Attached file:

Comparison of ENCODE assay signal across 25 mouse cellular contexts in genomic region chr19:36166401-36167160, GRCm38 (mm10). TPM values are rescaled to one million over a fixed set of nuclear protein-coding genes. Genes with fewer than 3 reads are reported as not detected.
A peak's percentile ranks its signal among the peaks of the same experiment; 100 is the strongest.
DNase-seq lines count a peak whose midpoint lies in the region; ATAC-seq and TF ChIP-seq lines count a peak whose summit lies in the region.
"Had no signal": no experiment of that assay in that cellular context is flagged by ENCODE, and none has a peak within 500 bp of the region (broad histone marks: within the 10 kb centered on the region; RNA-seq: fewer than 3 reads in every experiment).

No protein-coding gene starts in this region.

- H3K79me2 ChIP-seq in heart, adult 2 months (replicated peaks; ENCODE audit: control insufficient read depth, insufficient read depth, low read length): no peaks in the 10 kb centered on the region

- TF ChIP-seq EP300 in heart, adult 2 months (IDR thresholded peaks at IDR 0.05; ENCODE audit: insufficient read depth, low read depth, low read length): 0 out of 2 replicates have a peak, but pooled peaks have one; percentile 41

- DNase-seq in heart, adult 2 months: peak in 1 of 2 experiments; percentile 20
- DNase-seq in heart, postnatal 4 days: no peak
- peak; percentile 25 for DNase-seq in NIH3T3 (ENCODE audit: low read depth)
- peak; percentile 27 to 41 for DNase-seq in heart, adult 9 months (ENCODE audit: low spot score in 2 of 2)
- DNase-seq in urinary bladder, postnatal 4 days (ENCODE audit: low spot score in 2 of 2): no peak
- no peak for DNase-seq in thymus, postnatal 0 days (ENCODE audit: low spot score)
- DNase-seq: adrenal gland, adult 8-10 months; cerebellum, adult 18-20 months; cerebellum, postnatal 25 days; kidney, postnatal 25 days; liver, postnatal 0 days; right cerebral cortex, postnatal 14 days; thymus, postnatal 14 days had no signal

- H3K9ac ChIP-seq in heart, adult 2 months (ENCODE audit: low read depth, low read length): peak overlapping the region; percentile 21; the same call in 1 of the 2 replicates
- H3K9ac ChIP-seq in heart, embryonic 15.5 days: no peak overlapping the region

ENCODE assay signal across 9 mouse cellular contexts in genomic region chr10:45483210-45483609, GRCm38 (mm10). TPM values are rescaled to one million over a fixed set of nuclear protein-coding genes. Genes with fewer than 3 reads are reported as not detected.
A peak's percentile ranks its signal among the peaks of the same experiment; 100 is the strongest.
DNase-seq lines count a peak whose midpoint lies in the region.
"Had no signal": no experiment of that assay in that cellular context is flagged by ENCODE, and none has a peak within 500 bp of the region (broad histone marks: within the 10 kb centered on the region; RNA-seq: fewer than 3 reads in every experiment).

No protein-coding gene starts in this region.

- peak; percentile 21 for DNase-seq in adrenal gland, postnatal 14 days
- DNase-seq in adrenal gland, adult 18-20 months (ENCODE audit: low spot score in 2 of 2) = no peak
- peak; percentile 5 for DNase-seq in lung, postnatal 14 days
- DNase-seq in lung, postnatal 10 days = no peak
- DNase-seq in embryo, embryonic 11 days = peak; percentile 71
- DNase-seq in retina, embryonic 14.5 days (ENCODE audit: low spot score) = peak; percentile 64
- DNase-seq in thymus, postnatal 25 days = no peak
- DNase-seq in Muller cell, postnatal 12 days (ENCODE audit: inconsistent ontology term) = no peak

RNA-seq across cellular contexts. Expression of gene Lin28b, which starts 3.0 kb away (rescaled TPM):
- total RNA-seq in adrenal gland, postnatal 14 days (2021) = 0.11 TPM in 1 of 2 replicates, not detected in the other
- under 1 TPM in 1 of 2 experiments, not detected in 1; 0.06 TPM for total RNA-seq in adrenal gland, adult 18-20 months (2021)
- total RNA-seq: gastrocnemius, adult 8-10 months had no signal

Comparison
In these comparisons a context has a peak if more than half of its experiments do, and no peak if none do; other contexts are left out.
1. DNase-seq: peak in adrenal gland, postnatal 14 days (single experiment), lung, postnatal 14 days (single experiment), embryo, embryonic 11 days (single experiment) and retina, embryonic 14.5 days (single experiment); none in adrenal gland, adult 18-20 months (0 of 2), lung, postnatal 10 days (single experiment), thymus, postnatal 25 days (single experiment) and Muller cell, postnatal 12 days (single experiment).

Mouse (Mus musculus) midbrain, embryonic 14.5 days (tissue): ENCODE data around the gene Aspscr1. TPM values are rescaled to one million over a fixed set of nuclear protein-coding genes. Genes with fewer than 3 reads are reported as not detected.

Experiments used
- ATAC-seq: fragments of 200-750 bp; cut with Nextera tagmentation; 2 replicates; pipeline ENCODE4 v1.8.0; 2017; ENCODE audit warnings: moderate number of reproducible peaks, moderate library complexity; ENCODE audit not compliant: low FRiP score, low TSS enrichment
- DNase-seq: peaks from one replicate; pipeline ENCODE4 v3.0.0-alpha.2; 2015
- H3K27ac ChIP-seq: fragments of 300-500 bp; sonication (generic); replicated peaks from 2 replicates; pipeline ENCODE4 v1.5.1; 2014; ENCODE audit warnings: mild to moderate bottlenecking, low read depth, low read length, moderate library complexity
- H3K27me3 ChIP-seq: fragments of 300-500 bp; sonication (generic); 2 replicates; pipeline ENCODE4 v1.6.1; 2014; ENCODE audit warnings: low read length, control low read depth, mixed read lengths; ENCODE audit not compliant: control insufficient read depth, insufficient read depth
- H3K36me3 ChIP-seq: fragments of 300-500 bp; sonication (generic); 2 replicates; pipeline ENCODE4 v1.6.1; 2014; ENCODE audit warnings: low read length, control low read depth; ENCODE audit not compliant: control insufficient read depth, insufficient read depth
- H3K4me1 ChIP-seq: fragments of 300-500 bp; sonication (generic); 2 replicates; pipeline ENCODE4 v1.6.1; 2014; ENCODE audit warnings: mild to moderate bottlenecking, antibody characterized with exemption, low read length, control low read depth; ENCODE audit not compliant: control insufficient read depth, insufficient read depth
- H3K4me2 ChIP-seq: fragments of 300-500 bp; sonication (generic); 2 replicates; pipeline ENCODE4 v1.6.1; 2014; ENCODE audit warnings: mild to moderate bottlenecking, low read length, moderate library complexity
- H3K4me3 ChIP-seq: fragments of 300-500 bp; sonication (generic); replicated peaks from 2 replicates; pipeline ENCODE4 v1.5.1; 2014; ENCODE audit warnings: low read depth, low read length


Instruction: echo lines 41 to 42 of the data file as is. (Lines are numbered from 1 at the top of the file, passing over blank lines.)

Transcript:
- H3K27ac ChIP-seq: fragments of 300-500 bp; sonication (generic); replicated peaks from 2 replicates; pipeline ENCODE4 v1.5.1; 2014; ENCODE audit warnings: mild to moderate bottlenecking, low read depth, low read length, moderate library complexity
- H3K27me3 ChIP-seq: fragments of 300-500 bp; sonication (generic); 2 replicates; pipeline ENCODE4 v1.6.1; 2014; ENCODE audit warnings: low read length, control low read depth, mixed read lengths; ENCODE audit not compliant: control insufficient read depth, insufficient read depth